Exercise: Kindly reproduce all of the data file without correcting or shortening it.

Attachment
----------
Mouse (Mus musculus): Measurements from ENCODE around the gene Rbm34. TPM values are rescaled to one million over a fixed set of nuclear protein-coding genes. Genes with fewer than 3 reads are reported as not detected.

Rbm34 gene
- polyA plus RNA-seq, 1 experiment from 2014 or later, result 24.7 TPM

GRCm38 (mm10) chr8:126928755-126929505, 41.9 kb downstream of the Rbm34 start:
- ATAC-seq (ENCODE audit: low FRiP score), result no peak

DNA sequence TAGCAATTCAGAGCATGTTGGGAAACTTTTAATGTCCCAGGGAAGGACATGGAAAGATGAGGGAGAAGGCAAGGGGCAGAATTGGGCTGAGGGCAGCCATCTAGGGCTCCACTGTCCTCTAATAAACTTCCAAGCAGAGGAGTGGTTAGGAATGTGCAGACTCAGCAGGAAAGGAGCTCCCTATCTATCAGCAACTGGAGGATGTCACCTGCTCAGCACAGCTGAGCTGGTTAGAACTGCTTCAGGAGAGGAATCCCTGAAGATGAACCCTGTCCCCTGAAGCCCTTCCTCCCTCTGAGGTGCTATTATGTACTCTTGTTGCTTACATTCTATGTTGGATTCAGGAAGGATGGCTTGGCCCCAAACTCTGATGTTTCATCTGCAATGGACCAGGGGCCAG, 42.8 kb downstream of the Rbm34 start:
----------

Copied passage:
Mouse (Mus musculus): Measurements from ENCODE around the gene Rbm34. TPM values are rescaled to one million over a fixed set of nuclear protein-coding genes. Genes with fewer than 3 reads are reported as not detected.

Rbm34 gene
- polyA plus RNA-seq, 1 experiment from 2014 or later, result 24.7 TPM

GRCm38 (mm10) chr8:126928755-126929505, 41.9 kb downstream of the Rbm34 start:
- ATAC-seq (ENCODE audit: low FRiP score), result no peak

DNA sequence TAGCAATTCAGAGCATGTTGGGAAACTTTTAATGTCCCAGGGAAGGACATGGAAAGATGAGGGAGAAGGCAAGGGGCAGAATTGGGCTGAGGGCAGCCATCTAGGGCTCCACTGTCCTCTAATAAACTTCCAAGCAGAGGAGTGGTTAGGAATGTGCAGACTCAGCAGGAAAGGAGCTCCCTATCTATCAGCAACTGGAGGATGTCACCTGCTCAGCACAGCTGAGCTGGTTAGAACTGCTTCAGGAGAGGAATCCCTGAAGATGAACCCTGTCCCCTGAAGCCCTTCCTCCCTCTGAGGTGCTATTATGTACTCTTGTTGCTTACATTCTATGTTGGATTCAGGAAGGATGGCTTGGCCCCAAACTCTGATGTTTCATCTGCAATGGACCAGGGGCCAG, 42.8 kb downstream of the Rbm34 start: